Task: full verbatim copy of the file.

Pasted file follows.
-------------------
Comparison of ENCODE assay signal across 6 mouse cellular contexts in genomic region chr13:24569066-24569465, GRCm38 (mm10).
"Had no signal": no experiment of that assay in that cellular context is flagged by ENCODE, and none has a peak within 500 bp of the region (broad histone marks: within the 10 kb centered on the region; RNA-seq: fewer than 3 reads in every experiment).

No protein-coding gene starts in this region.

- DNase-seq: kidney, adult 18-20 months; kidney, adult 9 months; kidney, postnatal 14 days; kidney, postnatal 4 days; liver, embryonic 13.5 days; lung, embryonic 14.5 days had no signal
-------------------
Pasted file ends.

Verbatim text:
Comparison of ENCODE assay signal across 6 mouse cellular contexts in genomic region chr13:24569066-24569465, GRCm38 (mm10).
"Had no signal": no experiment of that assay in that cellular context is flagged by ENCODE, and none has a peak within 500 bp of the region (broad histone marks: within the 10 kb centered on the region; RNA-seq: fewer than 3 reads in every experiment).

No protein-coding gene starts in this region.

- DNase-seq: kidney, adult 18-20 months; kidney, adult 9 months; kidney, postnatal 14 days; kidney, postnatal 4 days; liver, embryonic 13.5 days; lung, embryonic 14.5 days had no signal